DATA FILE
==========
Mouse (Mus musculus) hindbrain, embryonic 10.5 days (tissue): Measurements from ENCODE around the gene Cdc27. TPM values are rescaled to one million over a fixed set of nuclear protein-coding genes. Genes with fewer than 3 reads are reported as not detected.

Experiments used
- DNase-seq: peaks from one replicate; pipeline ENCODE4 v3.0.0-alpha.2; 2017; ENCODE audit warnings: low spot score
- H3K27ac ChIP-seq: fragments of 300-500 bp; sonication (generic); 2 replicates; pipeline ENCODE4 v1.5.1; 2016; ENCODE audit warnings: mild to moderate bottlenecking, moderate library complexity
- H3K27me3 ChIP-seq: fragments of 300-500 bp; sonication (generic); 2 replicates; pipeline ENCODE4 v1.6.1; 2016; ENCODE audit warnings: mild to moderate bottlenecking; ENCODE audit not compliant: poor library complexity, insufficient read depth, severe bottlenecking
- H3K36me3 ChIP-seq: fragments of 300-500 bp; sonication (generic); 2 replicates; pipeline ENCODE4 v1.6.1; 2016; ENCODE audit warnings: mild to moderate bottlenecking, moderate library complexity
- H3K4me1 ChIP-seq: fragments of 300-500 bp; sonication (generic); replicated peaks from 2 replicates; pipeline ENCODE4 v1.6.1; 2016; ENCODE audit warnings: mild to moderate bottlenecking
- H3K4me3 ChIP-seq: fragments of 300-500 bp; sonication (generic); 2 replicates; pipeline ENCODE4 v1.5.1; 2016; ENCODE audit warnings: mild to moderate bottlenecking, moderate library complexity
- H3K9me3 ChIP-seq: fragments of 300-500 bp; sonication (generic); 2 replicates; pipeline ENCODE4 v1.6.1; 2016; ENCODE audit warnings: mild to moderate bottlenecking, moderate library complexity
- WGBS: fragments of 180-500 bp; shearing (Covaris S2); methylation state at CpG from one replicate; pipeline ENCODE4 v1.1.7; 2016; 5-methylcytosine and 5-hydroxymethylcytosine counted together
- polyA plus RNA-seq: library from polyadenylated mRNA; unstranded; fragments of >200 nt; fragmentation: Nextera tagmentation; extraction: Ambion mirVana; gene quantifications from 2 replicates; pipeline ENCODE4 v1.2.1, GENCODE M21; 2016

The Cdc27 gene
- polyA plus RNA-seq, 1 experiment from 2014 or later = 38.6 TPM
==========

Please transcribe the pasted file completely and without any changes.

Mouse (Mus musculus) hindbrain, embryonic 10.5 days (tissue): Measurements from ENCODE around the gene Cdc27. TPM values are rescaled to one million over a fixed set of nuclear protein-coding genes. Genes with fewer than 3 reads are reported as not detected.

Experiments used
- DNase-seq: peaks from one replicate; pipeline ENCODE4 v3.0.0-alpha.2; 2017; ENCODE audit warnings: low spot score
- H3K27ac ChIP-seq: fragments of 300-500 bp; sonication (generic); 2 replicates; pipeline ENCODE4 v1.5.1; 2016; ENCODE audit warnings: mild to moderate bottlenecking, moderate library complexity
- H3K27me3 ChIP-seq: fragments of 300-500 bp; sonication (generic); 2 replicates; pipeline ENCODE4 v1.6.1; 2016; ENCODE audit warnings: mild to moderate bottlenecking; ENCODE audit not compliant: poor library complexity, insufficient read depth, severe bottlenecking
- H3K36me3 ChIP-seq: fragments of 300-500 bp; sonication (generic); 2 replicates; pipeline ENCODE4 v1.6.1; 2016; ENCODE audit warnings: mild to moderate bottlenecking, moderate library complexity
- H3K4me1 ChIP-seq: fragments of 300-500 bp; sonication (generic); replicated peaks from 2 replicates; pipeline ENCODE4 v1.6.1; 2016; ENCODE audit warnings: mild to moderate bottlenecking
- H3K4me3 ChIP-seq: fragments of 300-500 bp; sonication (generic); 2 replicates; pipeline ENCODE4 v1.5.1; 2016; ENCODE audit warnings: mild to moderate bottlenecking, moderate library complexity
- H3K9me3 ChIP-seq: fragments of 300-500 bp; sonication (generic); 2 replicates; pipeline ENCODE4 v1.6.1; 2016; ENCODE audit warnings: mild to moderate bottlenecking, moderate library complexity
- WGBS: fragments of 180-500 bp; shearing (Covaris S2); methylation state at CpG from one replicate; pipeline ENCODE4 v1.1.7; 2016; 5-methylcytosine and 5-hydroxymethylcytosine counted together
- polyA plus RNA-seq: library from polyadenylated mRNA; unstranded; fragments of >200 nt; fragmentation: Nextera tagmentation; extraction: Ambion mirVana; gene quantifications from 2 replicates; pipeline ENCODE4 v1.2.1, GENCODE M21; 2016

The Cdc27 gene
- polyA plus RNA-seq, 1 experiment from 2014 or later = 38.6 TPM